“We had no idea what we were doing,” he said. “Our goal was just to promote local food.”

Their motto: “If you can grow it, we’ll buy it.” And people did that.

“We couldn’t believe what we were finding – the products we were finding.”

Which led to more local produce than the chefs could handle, so Taylor founded a farmers market, originally on Dean Martin Drive and catering primarily to chefs, that grew into the Bet on the Farm market held at the Springs Preserve every Thursday, along the way becoming one of the founders of the valley’s locavore movement.

Today, Taylor said, he knows of at least 30 chefs on the Strip who use locally produced food, and frequently encounters other cases he didn’t know about.

“The partnership between the restaurants and extension has been vital,” he said. “We’re buying it because it’s great product, but it’s also great that it’s local.”

During the past few years, he said, he’s seen some local growers expand their operations and new operations come into being.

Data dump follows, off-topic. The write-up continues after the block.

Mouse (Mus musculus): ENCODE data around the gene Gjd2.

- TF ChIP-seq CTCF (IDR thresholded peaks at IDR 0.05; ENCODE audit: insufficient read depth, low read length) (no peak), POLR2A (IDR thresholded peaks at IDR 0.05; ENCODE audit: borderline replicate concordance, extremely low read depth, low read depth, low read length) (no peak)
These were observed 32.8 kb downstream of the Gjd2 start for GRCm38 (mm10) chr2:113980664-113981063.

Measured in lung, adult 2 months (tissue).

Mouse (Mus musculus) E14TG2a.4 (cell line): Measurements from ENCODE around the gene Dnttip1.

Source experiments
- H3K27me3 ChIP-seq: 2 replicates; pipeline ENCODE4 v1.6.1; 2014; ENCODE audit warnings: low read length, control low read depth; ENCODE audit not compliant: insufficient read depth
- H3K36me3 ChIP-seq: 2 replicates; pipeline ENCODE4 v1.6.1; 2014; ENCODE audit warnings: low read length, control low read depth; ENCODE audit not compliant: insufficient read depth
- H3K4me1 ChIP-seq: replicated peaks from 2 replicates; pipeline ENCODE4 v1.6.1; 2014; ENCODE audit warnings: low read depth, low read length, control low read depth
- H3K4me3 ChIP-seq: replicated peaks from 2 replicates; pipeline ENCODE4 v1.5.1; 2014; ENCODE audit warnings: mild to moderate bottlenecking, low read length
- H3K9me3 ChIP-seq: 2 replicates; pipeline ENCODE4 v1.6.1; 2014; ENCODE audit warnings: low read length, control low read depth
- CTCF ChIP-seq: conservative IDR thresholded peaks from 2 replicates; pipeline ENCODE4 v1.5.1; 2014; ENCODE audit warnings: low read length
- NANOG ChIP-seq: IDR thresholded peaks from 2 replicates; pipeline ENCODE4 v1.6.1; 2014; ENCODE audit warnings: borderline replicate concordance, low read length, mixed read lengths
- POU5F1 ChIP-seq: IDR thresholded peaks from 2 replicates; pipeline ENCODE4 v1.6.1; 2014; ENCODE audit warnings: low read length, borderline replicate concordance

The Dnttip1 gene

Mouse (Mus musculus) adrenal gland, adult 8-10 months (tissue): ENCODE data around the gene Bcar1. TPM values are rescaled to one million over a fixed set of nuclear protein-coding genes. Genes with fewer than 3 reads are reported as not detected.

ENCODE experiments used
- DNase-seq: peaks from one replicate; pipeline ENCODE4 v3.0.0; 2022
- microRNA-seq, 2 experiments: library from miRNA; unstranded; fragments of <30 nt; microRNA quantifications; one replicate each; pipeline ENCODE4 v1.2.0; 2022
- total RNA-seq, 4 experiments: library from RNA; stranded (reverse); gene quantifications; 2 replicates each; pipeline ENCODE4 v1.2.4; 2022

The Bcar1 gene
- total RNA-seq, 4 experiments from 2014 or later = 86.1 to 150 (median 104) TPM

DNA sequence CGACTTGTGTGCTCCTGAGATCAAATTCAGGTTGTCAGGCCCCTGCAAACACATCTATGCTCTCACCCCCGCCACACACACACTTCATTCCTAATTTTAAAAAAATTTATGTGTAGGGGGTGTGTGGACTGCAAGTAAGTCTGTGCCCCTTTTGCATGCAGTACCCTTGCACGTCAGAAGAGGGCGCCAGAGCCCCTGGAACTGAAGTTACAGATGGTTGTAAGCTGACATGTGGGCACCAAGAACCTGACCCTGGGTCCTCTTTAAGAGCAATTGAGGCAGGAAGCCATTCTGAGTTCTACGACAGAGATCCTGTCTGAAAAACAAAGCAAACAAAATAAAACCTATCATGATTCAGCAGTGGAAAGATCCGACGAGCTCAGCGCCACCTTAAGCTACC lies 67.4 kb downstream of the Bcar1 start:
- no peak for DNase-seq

“They’re doing the best they can to keep up with the growing demand,” Taylor said. “If you’re going to plant something, there is a market for it.”

Chodacki said he recently lost four Master Gardeners who quit volunteering to start farms of their own.

Taylor said he has planted almond and fig trees in his own yard, and has watched food-plant production increase among his neighbors.

“This is what the orchard helps people do – from large producers to victory gardens,” Taylor said.

But back to the hops: They’re experimenting with them, and Taylor is taking them around to local brewers to gauge interest. Chodacki said brewers can tell him which hops would work best for them, thereby building in a market.

Hops grow nicely, he said, in hedges and on trellises, which make them another option for the home gardener.

“If you want,” he said, “you can grow your own beer.”

Contact reporter Heidi Knapp Rinella at hrinella@reviewjournal.com
or 702-383-0474.